Our cooperators are best at explaining why prairie strips are a practical farmland conservation tool. We've collected a few of their testimonials on this new web page. Check back in the future for more. Read more about Why Prairie Strips? Our Farmer & Farm Landowner Cooperators Explain
Will prairie strips help pollinators?
Prairie strips provide both abundant and diverse flowering plants to agricultural landscapes, which are essential for supporting honey bees and conserving wild bees and butterflies. Flowers provide critical food resources for these insects: nectar for adult bees and butterflies, and pollen for the young bees. Furthermore, a growing body of scientific literature indicates that bee health is improved when they are provided a diverse diet of plants.
Does it matter what herbicides I use on my crops before planting prairie strips?
Yes, the herbicides you use on your crops matter, especially when you are trying to establish prairie strips. Many alternatives to glyphosate will last in the soil for more than one season. There are planting restriction guidelines provided by manufacturers and you can refer to these to find out how long a herbicide will last and what crops are sensitive to it. (Prairie seedlings aren't listed separately, but would respond much like small grains, alfalfa, and clovers.) Read more about FAQ: Does it matter what herbicides I use on my crops before planting prairie strips?
Access to a variety of inexpensive, safe, and high quality foods can be credited to the productivity and efficiency of grain crop production techniques used today. However, the agronomic techniques used to manage the majority of grain acres are associated with some negative effects, including soil erosion, impaired water quality, and declining biodiversity in the Midwestern United States. Read more about Chapter 2: Introduction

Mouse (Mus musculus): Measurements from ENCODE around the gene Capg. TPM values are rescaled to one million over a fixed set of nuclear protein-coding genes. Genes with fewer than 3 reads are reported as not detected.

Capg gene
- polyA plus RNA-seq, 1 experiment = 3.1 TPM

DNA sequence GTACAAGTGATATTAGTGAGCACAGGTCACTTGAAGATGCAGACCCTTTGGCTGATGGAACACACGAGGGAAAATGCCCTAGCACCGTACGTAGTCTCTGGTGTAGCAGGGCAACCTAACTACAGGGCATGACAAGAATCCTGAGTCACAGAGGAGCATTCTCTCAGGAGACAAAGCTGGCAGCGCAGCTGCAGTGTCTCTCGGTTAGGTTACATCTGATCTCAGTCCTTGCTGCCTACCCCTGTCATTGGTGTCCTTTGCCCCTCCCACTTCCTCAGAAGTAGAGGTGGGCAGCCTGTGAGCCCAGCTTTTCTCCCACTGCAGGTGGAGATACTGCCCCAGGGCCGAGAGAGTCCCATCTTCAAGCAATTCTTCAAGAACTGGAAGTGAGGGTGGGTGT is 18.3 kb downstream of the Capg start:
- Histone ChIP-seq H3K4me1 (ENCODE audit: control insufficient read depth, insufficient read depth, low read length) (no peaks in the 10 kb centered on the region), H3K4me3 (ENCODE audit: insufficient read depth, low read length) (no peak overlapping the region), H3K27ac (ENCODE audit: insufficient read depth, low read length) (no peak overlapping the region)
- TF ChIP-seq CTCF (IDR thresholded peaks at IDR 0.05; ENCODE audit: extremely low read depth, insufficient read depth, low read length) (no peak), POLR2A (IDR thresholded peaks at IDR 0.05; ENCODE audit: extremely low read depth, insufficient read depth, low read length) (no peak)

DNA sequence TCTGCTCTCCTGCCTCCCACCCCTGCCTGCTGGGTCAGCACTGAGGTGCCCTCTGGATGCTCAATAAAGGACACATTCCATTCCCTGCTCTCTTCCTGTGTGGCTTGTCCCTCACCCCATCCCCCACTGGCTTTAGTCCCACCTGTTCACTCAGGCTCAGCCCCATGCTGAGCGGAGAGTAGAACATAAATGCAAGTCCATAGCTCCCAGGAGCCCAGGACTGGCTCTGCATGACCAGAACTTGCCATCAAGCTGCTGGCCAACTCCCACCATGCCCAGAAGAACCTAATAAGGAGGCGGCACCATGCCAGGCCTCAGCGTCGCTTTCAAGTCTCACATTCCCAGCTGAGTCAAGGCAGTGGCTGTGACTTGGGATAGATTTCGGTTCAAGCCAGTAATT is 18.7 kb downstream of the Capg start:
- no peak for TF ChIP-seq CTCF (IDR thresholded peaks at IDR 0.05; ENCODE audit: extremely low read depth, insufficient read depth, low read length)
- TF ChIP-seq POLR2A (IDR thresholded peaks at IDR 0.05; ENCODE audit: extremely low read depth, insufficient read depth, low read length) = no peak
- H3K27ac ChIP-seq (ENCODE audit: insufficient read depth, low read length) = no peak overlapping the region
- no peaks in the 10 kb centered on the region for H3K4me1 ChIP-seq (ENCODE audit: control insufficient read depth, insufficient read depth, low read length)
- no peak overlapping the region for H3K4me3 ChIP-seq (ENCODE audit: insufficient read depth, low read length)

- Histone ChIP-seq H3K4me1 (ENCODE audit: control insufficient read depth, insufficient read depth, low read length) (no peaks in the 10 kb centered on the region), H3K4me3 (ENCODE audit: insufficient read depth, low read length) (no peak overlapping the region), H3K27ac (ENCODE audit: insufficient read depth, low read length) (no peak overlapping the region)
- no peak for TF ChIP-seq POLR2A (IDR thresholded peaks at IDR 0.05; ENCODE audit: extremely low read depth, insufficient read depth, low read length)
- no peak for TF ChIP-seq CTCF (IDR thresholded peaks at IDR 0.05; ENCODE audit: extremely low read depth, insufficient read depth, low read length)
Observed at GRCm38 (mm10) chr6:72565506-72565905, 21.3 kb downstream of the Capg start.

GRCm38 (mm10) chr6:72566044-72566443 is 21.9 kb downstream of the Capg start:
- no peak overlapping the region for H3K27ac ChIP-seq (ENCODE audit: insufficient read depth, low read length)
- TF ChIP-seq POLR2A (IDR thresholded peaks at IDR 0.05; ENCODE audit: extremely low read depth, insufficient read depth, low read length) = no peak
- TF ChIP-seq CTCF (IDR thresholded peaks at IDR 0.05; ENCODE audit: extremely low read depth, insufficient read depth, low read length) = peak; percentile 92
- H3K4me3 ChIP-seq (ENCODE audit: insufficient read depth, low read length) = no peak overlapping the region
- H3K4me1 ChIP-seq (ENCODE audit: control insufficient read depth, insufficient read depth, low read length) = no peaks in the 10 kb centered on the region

Challenge #1: Soil Erosion from Agricultural Fields
Land degradation due to soil erosion
Soil erosion adversely impacts agronomic productivity. Additionally, soil erosion negatively impacts the environment, food security, and quality of life. The effects of soil erosion have both on-site and off-site impacts. For example, on-site impacts may include reduced crop yield and increased nutrient loss, while off-site impacts may include water contamination and increased food prices.
Three reasons why soil erosion is an important issue: Read more about Challenge #1: Soil Erosion from Agricultural Fields
Iowa Nutrient Reduction Strategy
“The Iowa Nutrient Reduction Strategy is a science and technology-based framework to assess and reduce nutrients to Iowa waters and the Gulf of Mexico. It is designed to direct efforts to reduce nutrients in surface water from both point and nonpoint sources in a scientific, reasonable and cost effective manner” (ISU, 2017b). Read more about A Nutrient Reduction Strategy with Matt Helmers
Challenge #2: Reduced Water Quality
Nutrients such as nitrogen and phosphorus, and suspended soil sediments have greatly diminished water quality (USEPA, 2017a). Polluted water with unusually high concentrations of dissolved or suspended materials, or small amounts of highly toxic materials can be detrimental and sometimes even deadly to living things. Civilization has many uses for and is dependent on high-quality water (Troeh et al., 2004).
Major agricultural contributions to reduced water quality include: Read more about Challenge #2: Reduced Water Quality
Prairie Strips - One Possible Solution
The integration of prairie strips into row crops is one possible solution to address the challenges facing Midwest farmers. Read more about Chapter 4: Prairie Strips - One Possible Solution